Bonnybridge bungalow buy-up will end ordeal

The abandoned bungalow in Bonnyfield Road
The abandoned bungalow in Bonnyfield Road

A derelict house could be bought by Falkirk Council using a compulsory purchase order because neighbours have complained.

They say the detached bungalow in an up-market area of Bonnybridge has been allowed to become a blot on the landscape and is having a detrimental impact on the area.

They have been demanding something be done for years.

Now councillors have agreed to start legal proceedings to acquire the property.

They then intend to sell it on.

The three-bedroomed house at 8 Bonnyfield Road has lain empty since its owner died in 2003.

Efforts by the council’s environmental health department, Sheriff Officers and the Crown Office to trace the deceased’s daughter who, as next of kin, should inherit his estate have drawn a blank.

Over the years the search has taken them to Gateshead, North Shields, Inverness and Midlothian.

But now the trail has effectively “gone cold”.

The council’s policy and resources committee was told on Tuesday that the property has effectively been abandoned.

While it is boarded up and secure and does not represent any immediate danger to the public the house and gardens have fallen into such a state of disrepair its condition has become a source of local concern and council enforcement officers admit it poses a public health nuisance.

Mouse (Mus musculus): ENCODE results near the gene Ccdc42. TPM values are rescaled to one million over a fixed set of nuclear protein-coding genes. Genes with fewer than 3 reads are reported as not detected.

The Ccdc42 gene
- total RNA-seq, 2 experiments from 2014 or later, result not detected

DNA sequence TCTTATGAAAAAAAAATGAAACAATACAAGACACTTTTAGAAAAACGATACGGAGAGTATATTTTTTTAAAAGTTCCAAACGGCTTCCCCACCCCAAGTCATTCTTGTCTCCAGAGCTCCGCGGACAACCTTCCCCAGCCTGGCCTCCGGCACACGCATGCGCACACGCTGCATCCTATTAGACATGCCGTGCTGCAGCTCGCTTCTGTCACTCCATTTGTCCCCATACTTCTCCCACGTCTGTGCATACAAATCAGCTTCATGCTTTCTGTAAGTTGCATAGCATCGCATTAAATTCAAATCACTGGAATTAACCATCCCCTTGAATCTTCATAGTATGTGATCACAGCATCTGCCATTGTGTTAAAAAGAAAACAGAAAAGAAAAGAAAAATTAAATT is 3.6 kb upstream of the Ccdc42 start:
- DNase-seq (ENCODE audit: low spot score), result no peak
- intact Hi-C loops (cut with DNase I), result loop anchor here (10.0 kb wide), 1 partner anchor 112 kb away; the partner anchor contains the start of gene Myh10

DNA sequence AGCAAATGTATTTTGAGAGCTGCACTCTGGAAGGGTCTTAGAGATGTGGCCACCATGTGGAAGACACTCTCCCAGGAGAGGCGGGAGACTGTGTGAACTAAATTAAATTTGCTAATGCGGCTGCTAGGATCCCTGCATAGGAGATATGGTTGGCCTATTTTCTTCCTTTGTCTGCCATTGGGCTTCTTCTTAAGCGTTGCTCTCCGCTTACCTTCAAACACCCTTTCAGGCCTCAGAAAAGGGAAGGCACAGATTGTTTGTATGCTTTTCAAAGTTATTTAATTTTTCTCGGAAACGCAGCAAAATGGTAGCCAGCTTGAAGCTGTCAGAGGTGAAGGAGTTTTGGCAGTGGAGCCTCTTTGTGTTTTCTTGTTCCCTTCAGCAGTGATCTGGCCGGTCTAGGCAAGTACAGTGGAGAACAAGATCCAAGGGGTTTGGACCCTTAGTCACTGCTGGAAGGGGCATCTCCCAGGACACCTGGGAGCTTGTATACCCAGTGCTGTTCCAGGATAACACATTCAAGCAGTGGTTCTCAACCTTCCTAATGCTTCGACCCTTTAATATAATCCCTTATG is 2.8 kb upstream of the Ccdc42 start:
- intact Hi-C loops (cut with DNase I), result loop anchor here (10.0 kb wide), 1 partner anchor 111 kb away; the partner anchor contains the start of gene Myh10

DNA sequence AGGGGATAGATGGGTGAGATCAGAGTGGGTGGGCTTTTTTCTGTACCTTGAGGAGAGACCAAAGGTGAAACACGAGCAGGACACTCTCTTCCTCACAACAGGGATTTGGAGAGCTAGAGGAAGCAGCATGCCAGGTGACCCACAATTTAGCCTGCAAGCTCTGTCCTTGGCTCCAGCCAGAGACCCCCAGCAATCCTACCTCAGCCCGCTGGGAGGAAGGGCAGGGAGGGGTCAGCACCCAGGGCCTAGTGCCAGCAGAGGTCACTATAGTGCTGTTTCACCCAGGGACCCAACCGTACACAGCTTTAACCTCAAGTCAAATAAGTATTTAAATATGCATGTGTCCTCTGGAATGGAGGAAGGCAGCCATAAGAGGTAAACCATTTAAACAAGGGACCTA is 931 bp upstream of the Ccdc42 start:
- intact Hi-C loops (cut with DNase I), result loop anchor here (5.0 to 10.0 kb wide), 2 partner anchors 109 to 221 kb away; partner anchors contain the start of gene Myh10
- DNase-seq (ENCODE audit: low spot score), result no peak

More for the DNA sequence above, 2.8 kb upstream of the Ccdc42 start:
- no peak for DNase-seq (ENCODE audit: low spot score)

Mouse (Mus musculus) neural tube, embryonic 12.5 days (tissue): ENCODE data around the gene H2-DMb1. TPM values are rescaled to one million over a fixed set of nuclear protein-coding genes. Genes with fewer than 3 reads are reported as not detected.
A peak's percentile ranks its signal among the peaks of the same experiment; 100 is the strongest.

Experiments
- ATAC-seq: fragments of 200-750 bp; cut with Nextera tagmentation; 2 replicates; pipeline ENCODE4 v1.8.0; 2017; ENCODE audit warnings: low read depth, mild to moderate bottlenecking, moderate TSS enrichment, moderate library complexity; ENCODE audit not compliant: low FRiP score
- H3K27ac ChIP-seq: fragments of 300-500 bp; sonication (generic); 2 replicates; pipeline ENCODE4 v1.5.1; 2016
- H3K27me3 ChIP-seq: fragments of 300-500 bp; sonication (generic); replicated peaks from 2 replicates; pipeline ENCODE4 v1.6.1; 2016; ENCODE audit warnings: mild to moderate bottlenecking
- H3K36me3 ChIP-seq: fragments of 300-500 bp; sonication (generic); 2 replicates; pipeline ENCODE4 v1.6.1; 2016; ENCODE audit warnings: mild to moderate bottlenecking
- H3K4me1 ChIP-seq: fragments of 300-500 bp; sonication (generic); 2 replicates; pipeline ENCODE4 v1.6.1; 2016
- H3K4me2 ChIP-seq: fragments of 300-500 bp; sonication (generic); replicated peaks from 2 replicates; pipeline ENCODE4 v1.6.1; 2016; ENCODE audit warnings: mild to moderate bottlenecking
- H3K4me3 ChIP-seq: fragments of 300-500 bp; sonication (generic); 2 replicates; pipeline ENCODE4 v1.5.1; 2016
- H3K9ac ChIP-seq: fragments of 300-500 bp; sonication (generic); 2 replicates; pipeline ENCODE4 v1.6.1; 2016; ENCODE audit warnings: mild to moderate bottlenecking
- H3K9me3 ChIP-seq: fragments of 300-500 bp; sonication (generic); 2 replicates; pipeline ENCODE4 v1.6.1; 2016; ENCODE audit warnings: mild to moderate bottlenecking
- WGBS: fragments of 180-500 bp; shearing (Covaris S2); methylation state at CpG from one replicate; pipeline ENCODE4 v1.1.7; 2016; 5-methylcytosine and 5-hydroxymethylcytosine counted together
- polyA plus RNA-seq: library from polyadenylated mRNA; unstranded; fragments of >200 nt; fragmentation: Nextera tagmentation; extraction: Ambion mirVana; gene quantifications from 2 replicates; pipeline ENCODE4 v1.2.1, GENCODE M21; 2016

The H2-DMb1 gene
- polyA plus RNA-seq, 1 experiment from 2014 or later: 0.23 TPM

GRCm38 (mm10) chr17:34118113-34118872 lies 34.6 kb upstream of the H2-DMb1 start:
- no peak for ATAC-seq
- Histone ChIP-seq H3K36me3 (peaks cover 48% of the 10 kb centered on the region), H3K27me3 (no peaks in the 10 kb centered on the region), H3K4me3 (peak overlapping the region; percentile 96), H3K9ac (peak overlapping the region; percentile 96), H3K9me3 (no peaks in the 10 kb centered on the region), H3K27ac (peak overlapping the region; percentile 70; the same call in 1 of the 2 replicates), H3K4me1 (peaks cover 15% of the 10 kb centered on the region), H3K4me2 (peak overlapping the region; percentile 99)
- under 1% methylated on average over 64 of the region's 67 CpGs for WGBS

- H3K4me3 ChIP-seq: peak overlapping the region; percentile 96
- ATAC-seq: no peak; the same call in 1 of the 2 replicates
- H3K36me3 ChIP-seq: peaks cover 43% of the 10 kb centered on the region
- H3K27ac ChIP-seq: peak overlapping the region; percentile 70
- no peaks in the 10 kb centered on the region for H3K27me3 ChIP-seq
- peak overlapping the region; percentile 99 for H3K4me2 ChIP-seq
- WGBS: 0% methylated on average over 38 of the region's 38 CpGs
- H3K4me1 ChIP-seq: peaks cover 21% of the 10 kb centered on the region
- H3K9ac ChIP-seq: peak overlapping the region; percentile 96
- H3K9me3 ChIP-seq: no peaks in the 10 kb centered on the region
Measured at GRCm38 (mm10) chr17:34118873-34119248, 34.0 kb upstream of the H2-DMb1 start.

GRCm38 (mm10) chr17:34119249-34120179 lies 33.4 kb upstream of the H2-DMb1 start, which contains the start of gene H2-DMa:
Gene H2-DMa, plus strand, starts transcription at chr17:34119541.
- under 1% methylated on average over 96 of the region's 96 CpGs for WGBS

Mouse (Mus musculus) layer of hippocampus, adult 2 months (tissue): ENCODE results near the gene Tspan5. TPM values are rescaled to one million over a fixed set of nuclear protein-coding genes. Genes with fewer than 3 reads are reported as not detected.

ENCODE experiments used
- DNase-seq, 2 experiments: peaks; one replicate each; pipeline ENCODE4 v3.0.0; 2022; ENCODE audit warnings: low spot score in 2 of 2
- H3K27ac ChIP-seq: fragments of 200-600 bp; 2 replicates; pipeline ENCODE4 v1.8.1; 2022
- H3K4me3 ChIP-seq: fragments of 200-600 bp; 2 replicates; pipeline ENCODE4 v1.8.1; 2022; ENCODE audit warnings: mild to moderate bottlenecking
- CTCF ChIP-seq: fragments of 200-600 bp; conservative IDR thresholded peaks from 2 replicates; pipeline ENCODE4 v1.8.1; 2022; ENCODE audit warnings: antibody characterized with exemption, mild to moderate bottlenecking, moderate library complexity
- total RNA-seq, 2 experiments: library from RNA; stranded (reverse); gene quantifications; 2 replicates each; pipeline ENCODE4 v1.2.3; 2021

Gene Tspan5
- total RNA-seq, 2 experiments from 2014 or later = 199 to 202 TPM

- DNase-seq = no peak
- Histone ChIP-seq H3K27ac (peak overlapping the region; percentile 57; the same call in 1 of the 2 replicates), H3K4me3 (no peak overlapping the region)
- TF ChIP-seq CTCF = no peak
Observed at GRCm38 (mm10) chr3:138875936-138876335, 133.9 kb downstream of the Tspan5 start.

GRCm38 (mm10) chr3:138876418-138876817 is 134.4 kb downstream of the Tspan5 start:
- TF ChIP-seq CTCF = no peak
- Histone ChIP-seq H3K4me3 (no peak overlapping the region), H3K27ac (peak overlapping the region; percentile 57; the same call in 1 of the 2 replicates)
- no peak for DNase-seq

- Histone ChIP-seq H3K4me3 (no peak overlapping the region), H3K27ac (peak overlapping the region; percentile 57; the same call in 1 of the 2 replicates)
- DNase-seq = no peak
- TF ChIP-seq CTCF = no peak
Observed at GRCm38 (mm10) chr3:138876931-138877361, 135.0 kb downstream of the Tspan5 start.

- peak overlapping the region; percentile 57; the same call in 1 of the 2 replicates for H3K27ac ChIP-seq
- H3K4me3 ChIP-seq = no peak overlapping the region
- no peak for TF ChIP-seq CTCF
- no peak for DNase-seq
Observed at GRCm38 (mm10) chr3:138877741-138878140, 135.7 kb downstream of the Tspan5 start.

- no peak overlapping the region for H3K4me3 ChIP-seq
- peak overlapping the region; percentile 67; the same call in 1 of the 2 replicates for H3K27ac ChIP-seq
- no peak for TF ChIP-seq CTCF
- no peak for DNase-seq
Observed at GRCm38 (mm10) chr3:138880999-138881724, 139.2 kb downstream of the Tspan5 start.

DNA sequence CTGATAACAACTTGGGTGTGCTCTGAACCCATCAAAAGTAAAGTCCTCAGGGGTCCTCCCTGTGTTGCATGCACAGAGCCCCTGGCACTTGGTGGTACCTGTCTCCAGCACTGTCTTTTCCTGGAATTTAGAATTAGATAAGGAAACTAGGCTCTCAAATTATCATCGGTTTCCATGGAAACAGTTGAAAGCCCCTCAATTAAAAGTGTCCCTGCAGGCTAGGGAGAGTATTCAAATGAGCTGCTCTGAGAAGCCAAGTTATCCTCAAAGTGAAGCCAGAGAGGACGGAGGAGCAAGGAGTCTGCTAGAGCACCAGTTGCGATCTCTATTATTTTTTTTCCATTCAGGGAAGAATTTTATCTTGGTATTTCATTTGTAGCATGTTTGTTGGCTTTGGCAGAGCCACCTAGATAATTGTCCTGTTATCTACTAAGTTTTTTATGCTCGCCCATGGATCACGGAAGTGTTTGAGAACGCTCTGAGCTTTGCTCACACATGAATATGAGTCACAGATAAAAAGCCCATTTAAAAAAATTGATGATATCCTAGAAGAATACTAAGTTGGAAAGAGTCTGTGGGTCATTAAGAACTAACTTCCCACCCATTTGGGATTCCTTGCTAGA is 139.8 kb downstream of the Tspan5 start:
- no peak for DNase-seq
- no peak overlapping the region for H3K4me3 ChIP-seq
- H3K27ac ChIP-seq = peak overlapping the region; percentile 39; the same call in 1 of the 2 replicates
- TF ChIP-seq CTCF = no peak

The council will need approval from the Scottish Government before taking action under the 1987 Housing (Scotland) Act.

Councillors, who discussed the issue in private, were told if the compulsory purchase order is not challenged the house will come under council ownership but will not be made available for housing council tenants.

In his report to the committee, Stuart Ritchie, the council’s director of corporate and neighbourhood services, said: “Considering the type of property and owner occupier nature of the location, together with the costs of bringing it into a habitable condition, it is felt it would be best to place it for sale on the open market.

“It is a desirable property in a sought after area and a number of enquiries as to its status have been received from members of the public.

“Any prospective private purchaser would have a more immediate incentive to renovate the property and bring it back into use as a family home.”

The compulsory purchase procedure could take up to a year. The council will meet the costs of the operation, advertising the property for sale and completing its transfer to a new owner. The proceeds will be set aside and then paid as compensation to any party with a verifiable right to claim on the estate.